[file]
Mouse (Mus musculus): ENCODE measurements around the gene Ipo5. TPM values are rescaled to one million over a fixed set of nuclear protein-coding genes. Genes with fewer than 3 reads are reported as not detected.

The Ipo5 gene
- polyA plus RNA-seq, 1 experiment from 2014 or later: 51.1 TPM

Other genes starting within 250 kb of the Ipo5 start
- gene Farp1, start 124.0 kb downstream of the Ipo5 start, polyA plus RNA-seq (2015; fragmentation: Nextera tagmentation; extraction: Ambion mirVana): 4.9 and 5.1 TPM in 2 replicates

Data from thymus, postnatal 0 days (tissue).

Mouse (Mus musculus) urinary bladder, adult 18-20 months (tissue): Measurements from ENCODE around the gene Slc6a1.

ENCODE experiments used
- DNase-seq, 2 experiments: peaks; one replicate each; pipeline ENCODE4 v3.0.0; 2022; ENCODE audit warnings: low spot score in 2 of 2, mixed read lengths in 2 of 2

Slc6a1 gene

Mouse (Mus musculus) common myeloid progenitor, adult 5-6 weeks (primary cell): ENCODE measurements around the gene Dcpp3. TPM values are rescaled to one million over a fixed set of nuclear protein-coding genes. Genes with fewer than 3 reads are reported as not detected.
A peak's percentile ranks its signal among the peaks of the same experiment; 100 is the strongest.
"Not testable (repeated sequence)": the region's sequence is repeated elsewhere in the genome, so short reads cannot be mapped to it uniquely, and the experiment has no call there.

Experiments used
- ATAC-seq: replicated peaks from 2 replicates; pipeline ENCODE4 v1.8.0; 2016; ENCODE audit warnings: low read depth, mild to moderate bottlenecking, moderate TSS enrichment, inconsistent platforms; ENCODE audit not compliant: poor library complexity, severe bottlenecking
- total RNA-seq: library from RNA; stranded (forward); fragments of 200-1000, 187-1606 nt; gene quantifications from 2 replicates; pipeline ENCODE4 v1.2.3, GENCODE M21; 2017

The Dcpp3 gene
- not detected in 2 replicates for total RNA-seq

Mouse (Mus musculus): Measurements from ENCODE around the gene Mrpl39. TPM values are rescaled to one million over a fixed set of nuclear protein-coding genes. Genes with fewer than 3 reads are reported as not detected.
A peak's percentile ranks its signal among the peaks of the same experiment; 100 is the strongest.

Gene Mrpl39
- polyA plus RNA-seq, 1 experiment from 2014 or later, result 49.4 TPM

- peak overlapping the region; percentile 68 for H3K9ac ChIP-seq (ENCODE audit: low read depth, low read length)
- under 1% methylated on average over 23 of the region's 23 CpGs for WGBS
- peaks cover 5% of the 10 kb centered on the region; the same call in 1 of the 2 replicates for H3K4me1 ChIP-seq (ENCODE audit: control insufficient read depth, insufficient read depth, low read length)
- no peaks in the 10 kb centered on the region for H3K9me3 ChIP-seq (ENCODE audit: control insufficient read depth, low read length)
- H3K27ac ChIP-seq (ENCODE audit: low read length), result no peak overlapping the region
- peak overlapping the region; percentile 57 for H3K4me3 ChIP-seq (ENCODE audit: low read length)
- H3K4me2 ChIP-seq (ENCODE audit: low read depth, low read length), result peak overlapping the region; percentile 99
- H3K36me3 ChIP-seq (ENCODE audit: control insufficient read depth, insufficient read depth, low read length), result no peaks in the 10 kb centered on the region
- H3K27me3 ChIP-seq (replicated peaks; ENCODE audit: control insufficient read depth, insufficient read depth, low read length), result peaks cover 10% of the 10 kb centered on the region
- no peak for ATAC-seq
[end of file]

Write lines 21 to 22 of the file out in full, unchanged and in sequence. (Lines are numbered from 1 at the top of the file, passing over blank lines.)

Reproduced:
Gene Mrpl39
- polyA plus RNA-seq, 1 experiment from 2014 or later, result 49.4 TPM